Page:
Digital Governance: A Jewish perspective
Major Jewish organizations launch unified position on tackling antisemitism online in response to European Commission consultation
CEJI, along with major Jewish organizations working with the EU institutions – AJC, B’nai Brith International, B’nai Brith Europe, EJC, EUJS and WJC – launched a unified position on tackling antisemitism online, in response to the Digital Services Act consultation by the European Commission.
Read the joint open letter sent to the European Commission President Ursula von der Leyen with the ten recommendations.
As the European Union looks to redefine its approach to digital governance under the motto A Europe fit for the Digital Age, maintaining a safe online space, free of hate and incitement must be a key priority.
The joint call offers 10 recommendations for the future legislation to effectively tackle antisemitic content online and demand higher accountability from online platforms and service providers.
Among the demands formulated are the push for platforms to adopt the IHRA working definition of antisemitism as part of their community standards, data collection and analysis to better understand the spread of antisemitism online, platform transparency with regard to algorithms, support for civil society actors to be effective parts of the conversation and a call to disincentivize profit stemming from harmful content.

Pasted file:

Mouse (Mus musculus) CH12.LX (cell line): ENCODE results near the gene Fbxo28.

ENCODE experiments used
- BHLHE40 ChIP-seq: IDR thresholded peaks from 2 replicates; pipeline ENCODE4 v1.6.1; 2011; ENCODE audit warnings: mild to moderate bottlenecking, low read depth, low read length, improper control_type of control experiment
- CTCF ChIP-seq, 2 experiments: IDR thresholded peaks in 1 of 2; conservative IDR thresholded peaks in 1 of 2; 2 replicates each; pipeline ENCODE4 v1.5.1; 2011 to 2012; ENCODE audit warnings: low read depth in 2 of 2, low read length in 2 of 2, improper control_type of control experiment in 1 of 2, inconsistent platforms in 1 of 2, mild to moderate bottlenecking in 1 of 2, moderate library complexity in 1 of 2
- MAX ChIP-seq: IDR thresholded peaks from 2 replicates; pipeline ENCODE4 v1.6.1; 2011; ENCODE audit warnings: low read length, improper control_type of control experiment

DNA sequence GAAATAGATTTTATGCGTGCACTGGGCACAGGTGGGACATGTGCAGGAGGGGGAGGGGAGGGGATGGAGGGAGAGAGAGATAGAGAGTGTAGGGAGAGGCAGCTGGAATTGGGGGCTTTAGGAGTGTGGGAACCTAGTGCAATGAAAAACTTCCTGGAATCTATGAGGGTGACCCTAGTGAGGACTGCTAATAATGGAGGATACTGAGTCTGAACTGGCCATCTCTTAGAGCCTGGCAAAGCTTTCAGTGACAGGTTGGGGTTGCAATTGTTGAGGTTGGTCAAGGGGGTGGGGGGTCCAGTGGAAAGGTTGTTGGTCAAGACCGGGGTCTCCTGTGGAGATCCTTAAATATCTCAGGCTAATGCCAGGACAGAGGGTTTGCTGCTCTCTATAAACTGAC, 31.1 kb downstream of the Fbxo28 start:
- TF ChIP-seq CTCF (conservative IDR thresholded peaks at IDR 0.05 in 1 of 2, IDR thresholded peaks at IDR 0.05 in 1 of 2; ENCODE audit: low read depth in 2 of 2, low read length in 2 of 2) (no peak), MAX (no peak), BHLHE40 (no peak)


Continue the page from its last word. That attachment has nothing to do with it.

A 2018 Fundamental Rights Agency survey on Experiences and Perceptions of Antisemitism among Jews in the EU found that 89% of respondents consider antisemitism expressed online as a problem and 80% of those experiencing antisemitic abuse have encountered it online. These worrying statistics have only been further exacerbated by the Covid19 pandemic which has created an environment ripe with disinformation and conspiracies.
A revised EU digital framework must tackle head on the role and responsibility of online platforms and must guarantee users’ safety.
See the full text of the common position here.